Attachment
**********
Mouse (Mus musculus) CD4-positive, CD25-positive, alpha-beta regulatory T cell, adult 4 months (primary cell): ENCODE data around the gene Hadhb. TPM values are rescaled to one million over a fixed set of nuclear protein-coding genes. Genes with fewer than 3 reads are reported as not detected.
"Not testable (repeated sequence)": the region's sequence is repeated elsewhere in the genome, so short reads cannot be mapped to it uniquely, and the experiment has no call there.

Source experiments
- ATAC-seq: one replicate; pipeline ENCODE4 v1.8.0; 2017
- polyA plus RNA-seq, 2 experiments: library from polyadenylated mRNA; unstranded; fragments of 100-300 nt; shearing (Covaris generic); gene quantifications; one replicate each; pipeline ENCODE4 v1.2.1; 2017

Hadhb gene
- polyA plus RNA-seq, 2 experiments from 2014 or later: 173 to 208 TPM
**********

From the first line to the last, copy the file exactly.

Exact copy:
Mouse (Mus musculus) CD4-positive, CD25-positive, alpha-beta regulatory T cell, adult 4 months (primary cell): ENCODE data around the gene Hadhb. TPM values are rescaled to one million over a fixed set of nuclear protein-coding genes. Genes with fewer than 3 reads are reported as not detected.
"Not testable (repeated sequence)": the region's sequence is repeated elsewhere in the genome, so short reads cannot be mapped to it uniquely, and the experiment has no call there.

Source experiments
- ATAC-seq: one replicate; pipeline ENCODE4 v1.8.0; 2017
- polyA plus RNA-seq, 2 experiments: library from polyadenylated mRNA; unstranded; fragments of 100-300 nt; shearing (Covaris generic); gene quantifications; one replicate each; pipeline ENCODE4 v1.2.1; 2017

Hadhb gene
- polyA plus RNA-seq, 2 experiments from 2014 or later: 173 to 208 TPM